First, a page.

Fannie, Freddie to delist their shares

By Lorraine Woellert
Bloomberg News / June 17, 2010

E-mail this article

Invalid E-mail address
Invalid E-mail address

Sending your article

Your article has been sent.

  • E-mail|
  • Print|
  • Reprints|
  • |
Text size +

WASHINGTON — Fannie Mae and Freddie Mac, the mortgage firms 80 percent owned by US taxpayers, plunged yesterday after regulators told them to delist their shares from the New York Stock Exchange.

The Federal Housing Finance Agency, which has overseen the two companies since 2008, ordered the delistings after the New York Stock Exchange told Washington-based Fannie Mae that its shares no longer met its standards, said Edward DeMarco, the FHFA’s acting director.

“A voluntary delisting at this time simply makes sense and fits with the goal of a conservatorship to preserve and conserve assets,’’ DeMarco said yesterday. The delistings are expected to be effective in early July.

Fannie Mae and McLean, Va.-based Freddie Mac, which own or guarantee more than half of the $11 trillion US mortgage market, have been at risk of delisting since September 2008, when they were seized by regulators at the height of the credit crisis. Shareholders include Vanguard Group, Blackrock Inc., Kinetics Asset Management, and California’s state pension fund. Some funds are precluded from owning stocks that aren’t listed on an exchange.

Fannie Mae shares fell 36 cents to 52 cents, while Freddie Mac stock fell 48 cents to close at 75 cents yesterday. The companies, which are expected to trade on the Over-the-Counter Bulletin Board, will file reports with the Securities and Exchange Commission after the delisting, DeMarco said.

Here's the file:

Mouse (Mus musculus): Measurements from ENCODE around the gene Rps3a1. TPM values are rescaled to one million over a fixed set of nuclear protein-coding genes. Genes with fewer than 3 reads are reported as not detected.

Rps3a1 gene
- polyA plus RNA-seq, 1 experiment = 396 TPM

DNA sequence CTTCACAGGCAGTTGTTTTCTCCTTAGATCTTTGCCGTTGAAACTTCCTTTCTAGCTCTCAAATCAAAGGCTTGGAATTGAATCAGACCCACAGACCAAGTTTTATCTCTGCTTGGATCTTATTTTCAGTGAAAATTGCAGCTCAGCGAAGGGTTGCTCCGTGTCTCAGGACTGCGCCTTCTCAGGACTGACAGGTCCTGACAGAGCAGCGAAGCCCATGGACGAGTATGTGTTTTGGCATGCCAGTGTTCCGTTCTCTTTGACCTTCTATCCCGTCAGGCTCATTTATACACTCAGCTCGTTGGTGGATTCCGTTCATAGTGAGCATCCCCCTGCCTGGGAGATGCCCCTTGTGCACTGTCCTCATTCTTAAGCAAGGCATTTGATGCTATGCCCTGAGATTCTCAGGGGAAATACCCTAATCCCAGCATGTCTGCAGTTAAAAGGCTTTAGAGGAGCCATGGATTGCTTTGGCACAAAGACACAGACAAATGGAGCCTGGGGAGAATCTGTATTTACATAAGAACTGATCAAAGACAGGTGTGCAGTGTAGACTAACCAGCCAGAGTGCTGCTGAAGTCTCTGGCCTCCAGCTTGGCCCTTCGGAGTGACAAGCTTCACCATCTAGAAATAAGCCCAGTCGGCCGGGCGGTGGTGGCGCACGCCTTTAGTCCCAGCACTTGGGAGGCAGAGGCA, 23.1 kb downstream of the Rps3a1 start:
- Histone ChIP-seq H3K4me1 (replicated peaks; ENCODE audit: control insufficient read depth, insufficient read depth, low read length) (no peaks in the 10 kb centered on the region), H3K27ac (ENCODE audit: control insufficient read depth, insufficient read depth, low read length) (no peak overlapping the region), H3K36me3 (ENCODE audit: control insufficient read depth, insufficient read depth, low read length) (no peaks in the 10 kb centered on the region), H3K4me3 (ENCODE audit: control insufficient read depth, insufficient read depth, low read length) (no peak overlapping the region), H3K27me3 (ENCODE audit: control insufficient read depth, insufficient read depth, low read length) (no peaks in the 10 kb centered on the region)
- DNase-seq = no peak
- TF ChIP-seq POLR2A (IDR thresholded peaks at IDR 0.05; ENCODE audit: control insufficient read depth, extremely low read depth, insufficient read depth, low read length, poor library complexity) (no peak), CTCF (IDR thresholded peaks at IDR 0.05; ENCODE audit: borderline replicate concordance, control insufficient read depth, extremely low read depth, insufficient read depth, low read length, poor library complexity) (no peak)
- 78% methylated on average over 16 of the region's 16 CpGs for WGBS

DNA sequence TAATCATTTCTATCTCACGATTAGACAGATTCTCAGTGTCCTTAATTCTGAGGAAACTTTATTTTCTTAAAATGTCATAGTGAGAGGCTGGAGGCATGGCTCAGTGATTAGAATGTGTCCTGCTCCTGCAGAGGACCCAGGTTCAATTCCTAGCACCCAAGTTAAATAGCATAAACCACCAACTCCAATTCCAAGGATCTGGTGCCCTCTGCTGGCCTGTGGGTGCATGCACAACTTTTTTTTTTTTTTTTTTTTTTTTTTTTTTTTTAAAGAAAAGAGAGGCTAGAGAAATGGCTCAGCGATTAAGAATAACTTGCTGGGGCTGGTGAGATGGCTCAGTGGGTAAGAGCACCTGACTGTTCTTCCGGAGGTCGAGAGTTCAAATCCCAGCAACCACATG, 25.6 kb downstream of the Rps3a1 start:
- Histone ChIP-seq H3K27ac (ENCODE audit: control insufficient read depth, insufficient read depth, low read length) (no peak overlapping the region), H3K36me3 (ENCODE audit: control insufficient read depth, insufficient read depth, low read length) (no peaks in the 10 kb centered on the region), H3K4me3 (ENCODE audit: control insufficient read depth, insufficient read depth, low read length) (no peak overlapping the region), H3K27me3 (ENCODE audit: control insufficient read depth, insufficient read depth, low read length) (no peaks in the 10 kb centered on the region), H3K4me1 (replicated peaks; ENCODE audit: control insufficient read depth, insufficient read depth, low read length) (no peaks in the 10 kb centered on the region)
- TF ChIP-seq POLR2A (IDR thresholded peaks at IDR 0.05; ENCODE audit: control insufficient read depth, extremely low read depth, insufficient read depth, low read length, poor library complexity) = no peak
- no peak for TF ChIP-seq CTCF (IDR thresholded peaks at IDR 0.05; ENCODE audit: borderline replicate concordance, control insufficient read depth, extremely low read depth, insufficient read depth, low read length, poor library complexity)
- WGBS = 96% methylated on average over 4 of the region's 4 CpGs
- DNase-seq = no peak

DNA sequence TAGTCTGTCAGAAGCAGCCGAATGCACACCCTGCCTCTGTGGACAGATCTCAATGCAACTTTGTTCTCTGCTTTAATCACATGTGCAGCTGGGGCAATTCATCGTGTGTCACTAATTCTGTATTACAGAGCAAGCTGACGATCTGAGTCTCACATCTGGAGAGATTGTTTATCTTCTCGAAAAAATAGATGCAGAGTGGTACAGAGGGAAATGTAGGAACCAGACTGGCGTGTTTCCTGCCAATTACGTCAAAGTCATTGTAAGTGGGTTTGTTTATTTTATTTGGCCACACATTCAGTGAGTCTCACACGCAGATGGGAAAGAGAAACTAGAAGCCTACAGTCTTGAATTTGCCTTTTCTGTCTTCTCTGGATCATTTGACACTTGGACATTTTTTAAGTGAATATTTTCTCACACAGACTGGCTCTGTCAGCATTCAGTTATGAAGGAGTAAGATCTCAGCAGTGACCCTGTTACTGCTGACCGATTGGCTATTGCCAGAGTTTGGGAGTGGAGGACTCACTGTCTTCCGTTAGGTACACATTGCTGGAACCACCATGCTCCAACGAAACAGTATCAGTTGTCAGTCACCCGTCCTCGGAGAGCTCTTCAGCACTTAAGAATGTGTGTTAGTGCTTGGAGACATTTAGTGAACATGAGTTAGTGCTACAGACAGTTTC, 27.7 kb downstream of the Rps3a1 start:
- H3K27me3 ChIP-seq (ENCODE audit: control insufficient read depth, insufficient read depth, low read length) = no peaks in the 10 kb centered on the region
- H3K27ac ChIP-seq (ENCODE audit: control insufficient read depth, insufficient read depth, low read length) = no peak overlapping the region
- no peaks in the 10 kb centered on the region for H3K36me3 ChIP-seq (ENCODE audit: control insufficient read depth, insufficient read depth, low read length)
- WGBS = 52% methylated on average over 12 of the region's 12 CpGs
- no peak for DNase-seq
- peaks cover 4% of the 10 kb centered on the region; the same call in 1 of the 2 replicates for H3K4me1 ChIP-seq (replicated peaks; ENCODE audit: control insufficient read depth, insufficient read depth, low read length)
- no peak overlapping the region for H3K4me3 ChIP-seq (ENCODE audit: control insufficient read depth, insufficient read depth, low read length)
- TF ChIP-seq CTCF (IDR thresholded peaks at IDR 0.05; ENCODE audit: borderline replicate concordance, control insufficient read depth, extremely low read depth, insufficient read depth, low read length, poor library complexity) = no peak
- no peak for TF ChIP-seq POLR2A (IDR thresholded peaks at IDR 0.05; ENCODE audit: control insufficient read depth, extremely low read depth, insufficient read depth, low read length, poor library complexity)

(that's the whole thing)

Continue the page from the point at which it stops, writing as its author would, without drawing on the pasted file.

The Treasury has injected $145 billion into the firms since 2008 to keep them solvent amid rising foreclosures and defaults of mortgages on their books. Treasury Secretary Timothy F. Geithner has promised to support the companies while Congress weighs an overhaul of the nation’s mortgage-finance system. Taxpayer aid could climb to hundreds of billions of dollars.

“The delisting is really symbolic,’’ said David Kovacs, head of quantitative strategies at Berwyn, Pennsylvania-based Turner Investment Partners. “The equity value should’ve been wiped out a couple of years ago,’’ Kovacs said.

Credit-rater Standard & Poor’s maintained its 12-month target price of $1.50 on shares in the two companies.

“The US government will continue to provide financial support’’ to the firms, S&P analyst Rafay Khalid said.

Since the government took control of the companies, their shares have hovered near the NYSE minimum 30-day rolling average closing price requirement of $1.